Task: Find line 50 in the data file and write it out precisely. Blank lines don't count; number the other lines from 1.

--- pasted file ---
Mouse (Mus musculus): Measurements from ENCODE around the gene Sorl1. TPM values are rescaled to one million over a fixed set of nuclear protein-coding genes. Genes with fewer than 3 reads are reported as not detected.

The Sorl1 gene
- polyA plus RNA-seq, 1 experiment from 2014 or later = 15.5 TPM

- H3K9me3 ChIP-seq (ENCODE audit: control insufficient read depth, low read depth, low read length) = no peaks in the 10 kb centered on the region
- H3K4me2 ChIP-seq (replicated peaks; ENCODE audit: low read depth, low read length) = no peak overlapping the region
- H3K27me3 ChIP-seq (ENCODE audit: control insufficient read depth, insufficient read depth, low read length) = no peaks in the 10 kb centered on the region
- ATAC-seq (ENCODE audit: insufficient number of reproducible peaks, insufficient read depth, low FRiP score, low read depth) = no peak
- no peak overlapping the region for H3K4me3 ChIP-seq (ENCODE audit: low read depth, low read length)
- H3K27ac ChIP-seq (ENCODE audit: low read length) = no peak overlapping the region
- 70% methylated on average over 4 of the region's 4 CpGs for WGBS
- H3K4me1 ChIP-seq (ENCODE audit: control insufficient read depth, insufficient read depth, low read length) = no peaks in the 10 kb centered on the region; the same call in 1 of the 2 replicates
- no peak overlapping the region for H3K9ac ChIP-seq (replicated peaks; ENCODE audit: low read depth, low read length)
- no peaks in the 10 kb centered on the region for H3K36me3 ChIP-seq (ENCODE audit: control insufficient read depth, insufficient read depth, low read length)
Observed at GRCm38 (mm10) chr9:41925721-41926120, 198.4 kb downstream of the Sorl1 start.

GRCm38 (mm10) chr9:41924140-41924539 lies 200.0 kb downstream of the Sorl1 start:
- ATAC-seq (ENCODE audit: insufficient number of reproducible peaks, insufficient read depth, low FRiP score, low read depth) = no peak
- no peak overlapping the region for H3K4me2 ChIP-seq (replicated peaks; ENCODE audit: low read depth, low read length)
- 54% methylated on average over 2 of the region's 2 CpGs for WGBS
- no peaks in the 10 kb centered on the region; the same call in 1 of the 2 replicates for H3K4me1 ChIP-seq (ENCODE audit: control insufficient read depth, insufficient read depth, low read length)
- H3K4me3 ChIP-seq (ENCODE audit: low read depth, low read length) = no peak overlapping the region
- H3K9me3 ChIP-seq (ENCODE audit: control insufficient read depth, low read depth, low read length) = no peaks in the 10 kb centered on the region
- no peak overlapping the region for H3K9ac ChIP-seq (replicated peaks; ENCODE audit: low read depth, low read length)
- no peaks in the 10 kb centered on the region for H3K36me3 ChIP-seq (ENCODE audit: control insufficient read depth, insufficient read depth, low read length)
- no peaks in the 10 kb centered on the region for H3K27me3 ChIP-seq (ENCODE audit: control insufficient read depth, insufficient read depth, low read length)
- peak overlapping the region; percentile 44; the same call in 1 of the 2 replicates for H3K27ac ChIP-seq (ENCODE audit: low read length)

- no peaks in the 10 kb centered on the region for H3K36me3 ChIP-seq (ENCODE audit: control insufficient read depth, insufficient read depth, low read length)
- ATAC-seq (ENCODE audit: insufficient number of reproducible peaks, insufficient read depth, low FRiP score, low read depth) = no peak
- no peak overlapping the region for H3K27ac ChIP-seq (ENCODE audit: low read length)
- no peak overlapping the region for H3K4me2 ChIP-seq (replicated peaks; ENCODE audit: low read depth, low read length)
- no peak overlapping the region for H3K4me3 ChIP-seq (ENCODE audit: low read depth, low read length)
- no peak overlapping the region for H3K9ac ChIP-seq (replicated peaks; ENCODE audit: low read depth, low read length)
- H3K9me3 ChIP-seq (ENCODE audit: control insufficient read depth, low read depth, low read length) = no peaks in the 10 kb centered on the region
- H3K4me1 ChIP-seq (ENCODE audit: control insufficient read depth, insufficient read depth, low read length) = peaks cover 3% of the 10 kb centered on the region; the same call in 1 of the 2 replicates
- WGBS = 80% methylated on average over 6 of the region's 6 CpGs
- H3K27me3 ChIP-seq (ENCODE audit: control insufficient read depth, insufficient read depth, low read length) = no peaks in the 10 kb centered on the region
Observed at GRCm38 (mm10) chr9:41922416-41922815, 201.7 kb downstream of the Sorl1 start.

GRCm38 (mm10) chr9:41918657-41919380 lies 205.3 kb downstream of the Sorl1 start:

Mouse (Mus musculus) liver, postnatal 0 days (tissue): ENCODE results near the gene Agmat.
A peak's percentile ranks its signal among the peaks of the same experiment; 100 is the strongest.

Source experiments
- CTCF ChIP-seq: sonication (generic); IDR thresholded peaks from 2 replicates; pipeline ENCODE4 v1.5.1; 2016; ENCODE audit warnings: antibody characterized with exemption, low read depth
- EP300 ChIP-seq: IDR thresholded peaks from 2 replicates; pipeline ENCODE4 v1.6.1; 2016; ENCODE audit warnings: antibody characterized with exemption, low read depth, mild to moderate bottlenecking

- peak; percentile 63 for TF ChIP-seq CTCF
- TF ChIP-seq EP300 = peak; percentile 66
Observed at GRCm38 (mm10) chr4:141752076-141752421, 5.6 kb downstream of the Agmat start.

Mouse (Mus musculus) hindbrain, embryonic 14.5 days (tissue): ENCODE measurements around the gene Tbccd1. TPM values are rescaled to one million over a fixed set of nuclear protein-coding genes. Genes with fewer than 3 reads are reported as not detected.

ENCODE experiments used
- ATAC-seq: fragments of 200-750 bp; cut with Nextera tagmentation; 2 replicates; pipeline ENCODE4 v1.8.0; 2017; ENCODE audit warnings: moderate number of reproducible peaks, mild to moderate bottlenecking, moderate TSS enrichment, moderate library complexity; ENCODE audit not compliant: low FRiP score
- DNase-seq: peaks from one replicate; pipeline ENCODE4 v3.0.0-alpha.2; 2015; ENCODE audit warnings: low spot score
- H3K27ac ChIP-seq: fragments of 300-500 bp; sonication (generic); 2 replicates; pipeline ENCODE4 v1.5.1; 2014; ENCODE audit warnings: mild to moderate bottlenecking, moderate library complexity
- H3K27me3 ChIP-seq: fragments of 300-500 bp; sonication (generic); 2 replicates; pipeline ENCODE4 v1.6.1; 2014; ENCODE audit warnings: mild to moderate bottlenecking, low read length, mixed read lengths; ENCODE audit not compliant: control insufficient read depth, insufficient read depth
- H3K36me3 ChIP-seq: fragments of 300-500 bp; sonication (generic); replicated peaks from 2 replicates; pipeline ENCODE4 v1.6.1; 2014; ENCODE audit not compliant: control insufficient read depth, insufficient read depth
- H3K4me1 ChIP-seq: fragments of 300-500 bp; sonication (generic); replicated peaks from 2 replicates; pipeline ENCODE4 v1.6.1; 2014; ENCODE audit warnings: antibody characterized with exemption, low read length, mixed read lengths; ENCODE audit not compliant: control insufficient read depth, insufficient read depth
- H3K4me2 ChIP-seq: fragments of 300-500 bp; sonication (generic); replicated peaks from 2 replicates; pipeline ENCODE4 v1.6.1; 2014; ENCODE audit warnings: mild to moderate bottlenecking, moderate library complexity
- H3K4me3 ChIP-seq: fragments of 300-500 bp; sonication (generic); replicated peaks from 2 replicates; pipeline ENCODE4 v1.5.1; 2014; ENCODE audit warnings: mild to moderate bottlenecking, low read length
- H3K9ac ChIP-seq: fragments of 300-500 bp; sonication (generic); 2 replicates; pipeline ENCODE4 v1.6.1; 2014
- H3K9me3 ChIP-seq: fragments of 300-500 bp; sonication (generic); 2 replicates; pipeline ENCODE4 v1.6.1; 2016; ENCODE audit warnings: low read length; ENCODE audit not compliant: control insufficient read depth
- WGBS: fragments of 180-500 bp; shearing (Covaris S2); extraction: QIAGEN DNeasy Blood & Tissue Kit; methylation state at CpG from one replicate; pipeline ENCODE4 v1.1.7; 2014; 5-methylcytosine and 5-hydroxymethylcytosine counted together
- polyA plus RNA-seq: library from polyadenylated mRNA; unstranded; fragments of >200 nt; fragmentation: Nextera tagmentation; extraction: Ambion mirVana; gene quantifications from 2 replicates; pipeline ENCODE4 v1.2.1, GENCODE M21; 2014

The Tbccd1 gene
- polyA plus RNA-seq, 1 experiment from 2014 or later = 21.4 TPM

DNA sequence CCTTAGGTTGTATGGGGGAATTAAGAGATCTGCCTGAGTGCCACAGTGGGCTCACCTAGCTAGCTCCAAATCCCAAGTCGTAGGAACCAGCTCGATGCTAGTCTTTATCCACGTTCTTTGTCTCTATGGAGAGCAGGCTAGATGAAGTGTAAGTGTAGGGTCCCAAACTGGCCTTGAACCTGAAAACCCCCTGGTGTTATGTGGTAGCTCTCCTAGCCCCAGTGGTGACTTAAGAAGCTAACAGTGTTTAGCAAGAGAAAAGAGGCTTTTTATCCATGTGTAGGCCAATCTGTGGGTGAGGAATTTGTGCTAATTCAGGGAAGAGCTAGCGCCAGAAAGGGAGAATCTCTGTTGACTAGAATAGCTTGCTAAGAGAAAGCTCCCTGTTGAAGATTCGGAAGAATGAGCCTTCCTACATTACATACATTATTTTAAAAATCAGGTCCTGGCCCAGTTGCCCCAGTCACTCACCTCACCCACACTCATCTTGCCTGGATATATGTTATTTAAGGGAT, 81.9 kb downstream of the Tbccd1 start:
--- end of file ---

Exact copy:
- H3K27ac ChIP-seq: fragments of 300-500 bp; sonication (generic); 2 replicates; pipeline ENCODE4 v1.5.1; 2014; ENCODE audit warnings: mild to moderate bottlenecking, moderate library complexity